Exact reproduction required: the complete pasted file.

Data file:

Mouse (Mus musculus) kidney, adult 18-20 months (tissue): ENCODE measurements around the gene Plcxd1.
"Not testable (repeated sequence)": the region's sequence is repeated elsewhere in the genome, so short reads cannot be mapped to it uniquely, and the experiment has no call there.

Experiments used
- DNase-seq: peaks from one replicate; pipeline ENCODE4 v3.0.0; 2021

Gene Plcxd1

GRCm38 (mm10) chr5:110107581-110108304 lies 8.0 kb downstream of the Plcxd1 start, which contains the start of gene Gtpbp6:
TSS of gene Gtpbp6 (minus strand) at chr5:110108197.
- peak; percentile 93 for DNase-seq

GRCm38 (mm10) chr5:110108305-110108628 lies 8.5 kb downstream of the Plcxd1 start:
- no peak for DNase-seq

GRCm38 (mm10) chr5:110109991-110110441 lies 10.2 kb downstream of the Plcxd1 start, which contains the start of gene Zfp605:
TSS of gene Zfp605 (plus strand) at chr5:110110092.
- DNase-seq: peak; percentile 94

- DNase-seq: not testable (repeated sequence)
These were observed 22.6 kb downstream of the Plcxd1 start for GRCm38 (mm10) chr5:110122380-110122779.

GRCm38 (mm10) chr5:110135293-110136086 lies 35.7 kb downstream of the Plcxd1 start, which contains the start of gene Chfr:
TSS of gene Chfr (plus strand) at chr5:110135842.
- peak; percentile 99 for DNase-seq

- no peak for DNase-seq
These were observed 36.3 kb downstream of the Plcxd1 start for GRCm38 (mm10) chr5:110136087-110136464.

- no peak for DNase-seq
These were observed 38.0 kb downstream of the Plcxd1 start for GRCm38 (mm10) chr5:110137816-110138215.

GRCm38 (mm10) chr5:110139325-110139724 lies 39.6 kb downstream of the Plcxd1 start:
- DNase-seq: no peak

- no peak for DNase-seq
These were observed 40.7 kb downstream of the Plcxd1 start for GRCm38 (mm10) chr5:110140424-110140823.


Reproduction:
Mouse (Mus musculus) kidney, adult 18-20 months (tissue): ENCODE measurements around the gene Plcxd1.
"Not testable (repeated sequence)": the region's sequence is repeated elsewhere in the genome, so short reads cannot be mapped to it uniquely, and the experiment has no call there.

Experiments used
- DNase-seq: peaks from one replicate; pipeline ENCODE4 v3.0.0; 2021

Gene Plcxd1

GRCm38 (mm10) chr5:110107581-110108304 lies 8.0 kb downstream of the Plcxd1 start, which contains the start of gene Gtpbp6:
TSS of gene Gtpbp6 (minus strand) at chr5:110108197.
- peak; percentile 93 for DNase-seq

GRCm38 (mm10) chr5:110108305-110108628 lies 8.5 kb downstream of the Plcxd1 start:
- no peak for DNase-seq

GRCm38 (mm10) chr5:110109991-110110441 lies 10.2 kb downstream of the Plcxd1 start, which contains the start of gene Zfp605:
TSS of gene Zfp605 (plus strand) at chr5:110110092.
- DNase-seq: peak; percentile 94

- DNase-seq: not testable (repeated sequence)
These were observed 22.6 kb downstream of the Plcxd1 start for GRCm38 (mm10) chr5:110122380-110122779.

GRCm38 (mm10) chr5:110135293-110136086 lies 35.7 kb downstream of the Plcxd1 start, which contains the start of gene Chfr:
TSS of gene Chfr (plus strand) at chr5:110135842.
- peak; percentile 99 for DNase-seq

- no peak for DNase-seq
These were observed 36.3 kb downstream of the Plcxd1 start for GRCm38 (mm10) chr5:110136087-110136464.

- no peak for DNase-seq
These were observed 38.0 kb downstream of the Plcxd1 start for GRCm38 (mm10) chr5:110137816-110138215.

GRCm38 (mm10) chr5:110139325-110139724 lies 39.6 kb downstream of the Plcxd1 start:
- DNase-seq: no peak

- no peak for DNase-seq
These were observed 40.7 kb downstream of the Plcxd1 start for GRCm38 (mm10) chr5:110140424-110140823.